Fun = fun() -> {programming, erlang, elixir} end.


Finite State Machines with gen_fsm

01 Feb 2015

The gen_fsm module let us to define Finite State Machines as Erlang processes.

A gen_fsm process looks a lot like a regular gen_server, except for the fact that the FSM process, in response to an event, returns both the well known process state (like any other gen_server) and the next state the FSM will transition to.

Not only it’s easy to implement FSM’s with this module, but also we gain the benefit of the transactional properties distinctive of the Erlang’s processes which perfectly fit in the FSM world.

A simple FSM

In order to implement our prove of concept we’ll define a very simple FSM.

              times = times + 1
  First state -> Second state -> Third State
       ^                            |
       |                            |
              reset => times = 0
                       next state is first_state
  1. Our FSM is an infinite loop with three states. The FSM will transition to the next state in response to the next event. Reaching the third state implies returning to the first one.

  2. The process state, the actual data, will be a regular counter named times which begins at 0 and increments its value with each transition.

  3. A reset event brings the FSM to its initial state, that is: First state and times = 0.

The gen_fsm API

The idea is that we can make the FSM transition between states sending it events that can (or not) bring data with them. The intersection between the current state and the incoming events results in the next FSM state and the next data state.

Then gen_fsm behaviour offers two ways of sending these events:

And two modes to react to events:

The latter is useful for reset or stop kind of events that apply in any state.

So the async functions are:

And the sync ones are:

[Find the whole reference here] (

The test’s API

Our API is very simple:

start_link(MachineName) => Starts a new FSM named MachineName.
next(MachineName)       => Makes the FSM asynchronously transition to the next state.
sync_next(MachineName)  => Makes the FSM synchronously transition to the next state.
reset(MachineName) ->   => Asynchronously resets the FSM.
sync_reset(MachineName) => Synchronously reset the FSM.

We use the global registration mode, so our FSM’s id can be any regular term. Here we’ve chosen an string.

This is the test module’s code. Something to note is that the async events delegate on sync events. I’m not sure whether this is quite an elegant solution, but works well and keeps the logic in just one place.

The test module’s code…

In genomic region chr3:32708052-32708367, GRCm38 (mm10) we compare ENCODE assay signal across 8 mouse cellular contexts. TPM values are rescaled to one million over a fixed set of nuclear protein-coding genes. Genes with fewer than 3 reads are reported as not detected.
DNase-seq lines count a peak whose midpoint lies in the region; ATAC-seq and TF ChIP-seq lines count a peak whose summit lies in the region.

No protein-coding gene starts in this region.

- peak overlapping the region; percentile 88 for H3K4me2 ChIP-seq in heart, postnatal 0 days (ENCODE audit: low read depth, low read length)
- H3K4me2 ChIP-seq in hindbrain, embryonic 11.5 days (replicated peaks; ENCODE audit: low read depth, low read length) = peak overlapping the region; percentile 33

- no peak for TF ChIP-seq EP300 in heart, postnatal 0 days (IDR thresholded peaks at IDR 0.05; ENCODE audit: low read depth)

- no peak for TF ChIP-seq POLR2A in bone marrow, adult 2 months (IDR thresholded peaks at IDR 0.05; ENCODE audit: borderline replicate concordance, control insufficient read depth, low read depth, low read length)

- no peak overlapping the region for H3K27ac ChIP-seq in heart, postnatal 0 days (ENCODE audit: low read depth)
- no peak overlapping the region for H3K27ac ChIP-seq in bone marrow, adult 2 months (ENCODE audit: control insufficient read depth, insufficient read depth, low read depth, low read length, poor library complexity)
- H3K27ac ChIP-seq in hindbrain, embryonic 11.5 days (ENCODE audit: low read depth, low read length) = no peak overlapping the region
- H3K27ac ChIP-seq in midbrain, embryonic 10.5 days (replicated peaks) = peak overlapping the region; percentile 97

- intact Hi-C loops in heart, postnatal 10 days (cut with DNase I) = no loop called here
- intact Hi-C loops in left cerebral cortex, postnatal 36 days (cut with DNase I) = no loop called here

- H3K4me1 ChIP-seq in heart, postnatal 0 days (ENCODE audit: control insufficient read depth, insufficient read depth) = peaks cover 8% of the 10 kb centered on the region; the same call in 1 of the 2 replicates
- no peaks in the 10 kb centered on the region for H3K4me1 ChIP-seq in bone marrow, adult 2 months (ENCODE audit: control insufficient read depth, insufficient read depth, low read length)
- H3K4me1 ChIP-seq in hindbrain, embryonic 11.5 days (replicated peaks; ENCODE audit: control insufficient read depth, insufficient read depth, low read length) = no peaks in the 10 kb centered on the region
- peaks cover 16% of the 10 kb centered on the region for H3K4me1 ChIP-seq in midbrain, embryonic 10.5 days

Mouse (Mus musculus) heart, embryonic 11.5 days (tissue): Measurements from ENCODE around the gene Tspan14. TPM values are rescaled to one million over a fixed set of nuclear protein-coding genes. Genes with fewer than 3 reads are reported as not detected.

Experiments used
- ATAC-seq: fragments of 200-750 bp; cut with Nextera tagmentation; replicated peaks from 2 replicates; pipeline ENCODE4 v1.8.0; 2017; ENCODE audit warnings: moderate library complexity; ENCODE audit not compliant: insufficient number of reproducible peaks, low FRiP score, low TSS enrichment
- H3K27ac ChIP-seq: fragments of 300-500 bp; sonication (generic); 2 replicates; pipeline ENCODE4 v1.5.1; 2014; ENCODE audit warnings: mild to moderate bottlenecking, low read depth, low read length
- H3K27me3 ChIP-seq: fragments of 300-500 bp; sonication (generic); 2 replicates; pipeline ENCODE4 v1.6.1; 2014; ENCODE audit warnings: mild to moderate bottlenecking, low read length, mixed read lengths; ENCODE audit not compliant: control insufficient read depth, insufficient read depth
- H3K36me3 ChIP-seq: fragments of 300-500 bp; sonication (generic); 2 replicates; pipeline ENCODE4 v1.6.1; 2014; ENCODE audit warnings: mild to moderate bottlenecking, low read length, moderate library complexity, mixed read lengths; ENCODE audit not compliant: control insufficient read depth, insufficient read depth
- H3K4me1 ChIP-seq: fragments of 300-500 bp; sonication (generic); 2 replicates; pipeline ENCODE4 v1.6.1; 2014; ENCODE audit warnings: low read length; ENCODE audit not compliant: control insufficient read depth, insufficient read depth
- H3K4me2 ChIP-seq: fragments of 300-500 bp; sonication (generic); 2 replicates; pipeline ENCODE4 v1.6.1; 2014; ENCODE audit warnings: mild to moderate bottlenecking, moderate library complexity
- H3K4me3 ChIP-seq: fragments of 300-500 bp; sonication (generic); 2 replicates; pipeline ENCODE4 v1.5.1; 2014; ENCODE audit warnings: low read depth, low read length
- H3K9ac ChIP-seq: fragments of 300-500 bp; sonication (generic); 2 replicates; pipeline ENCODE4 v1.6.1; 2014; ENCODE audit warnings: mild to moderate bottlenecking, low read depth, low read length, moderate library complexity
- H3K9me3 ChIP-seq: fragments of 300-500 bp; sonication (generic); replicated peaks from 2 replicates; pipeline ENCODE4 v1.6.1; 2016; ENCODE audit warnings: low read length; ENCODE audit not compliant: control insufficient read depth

-export([init/1, first_state/2, first_state/3, second_state/3, second_state/2,
	 third_state/2, third_state/3, handle_event/3,
	 handle_sync_event/4, handle_info/3, terminate/3, code_change/4]).
-export([next/1, sync_next/1, reset/1, sync_reset/1]).

-define(SERVER, ?MODULE).

-record(state, {times=0}).

start_link(MachineName) ->
    gen_fsm:start_link({global, MachineName}, ?MODULE, [], []).

next(MachineName) ->
    gen_fsm:send_event({global, MachineName}, next).

sync_next(MachineName) ->
    gen_fsm:sync_send_event({global, MachineName}, next).

reset(MachineName) ->
    gen_fsm:send_all_state_event({global, MachineName}, reset).

sync_reset(MachineName) ->
    gen_fsm:sync_send_all_state_event({global, MachineName}, reset).

init([]) ->
    {ok, first_state, #state{}}.

% Async events.
first_state(next, #state{times = N} = State) ->
    io:format("First state...~n"),
    {next_state, second_state, State#state{times = N + 1}}.

second_state(next, #state{times = N} = State) ->
    io:format("Second state...~n"),
    {next_state, third_state, State#state{times = N + 1}}.

third_state(next, #state{times = N} = State) ->
    io:format("Third state...~n"),
    {next_state, first_state, State#state{times = N + 1}}.

% Sync events.
first_state(Event, _From, State) ->
    {next_state, NextState, NewState} = first_state(Event, State),
    {reply, NewState#state.times, NextState, NewState}.

second_state(Event, _From, State) ->
    {next_state, NextState, NewState} = second_state(Event, State),
    {reply, NewState#state.times, NextState, NewState}.

third_state(Event, _From, State) ->
    {next_state, NextState, NewState} = third_state(Event, State),
    {reply, NewState#state.times, NextState, NewState}.

% Async events (All).
handle_event(reset, _StateName, _State) ->
    io:format("Async reset...~n"),
    {next_state, first_state, #state{}}.

% Sync events (All).
handle_sync_event(reset, _From, _StateName, _State) ->
    io:format("Sync reset...~n"),
    {reply, 0, first_state, #state{}}.

% Regular OTP messages.
handle_info(_Info, StateName, State) ->
    {next_state, StateName, State}.

terminate(_Reason, _StateName, _State) ->

code_change(_OldVsn, StateName, State, _Extra) ->
    {ok, StateName, State}.

The module working…

$ erl
Erlang/OTP 17 [erts-6.1] [source] [64-bit] [smp:4:4] [async-threads:10] [hipe]

Eshell V6.1  (abort with ^G)
1> c(fsm_test).
2> fsm_test:start_link("uno").
3> fsm_test:sync_next("uno").
First state...
4> fsm_test:sync_next("uno").
Second state...
5> fsm_test:sync_next("uno").
Third state...
6> fsm_test:sync_next("uno").
First state...
7> fsm_test:sync_next("uno").
Second state...
8> fsm_test:sync_next("uno").
Third state...
9> fsm_test:reset("uno").
Async reset...
10> fsm_test:next("uno").
First state...
11> fsm_test:sync_next("uno").
Second state...
12> fsm_test:sync_reset("uno").
Sync reset...
13> fsm_test:start_link("dos").
14> fsm_test:sync_next("dos").
First state...
15> fsm_test:sync_next("dos").
Second state...
16> fsm_test:sync_next("uno").
First state...

That’s it.

Have fun.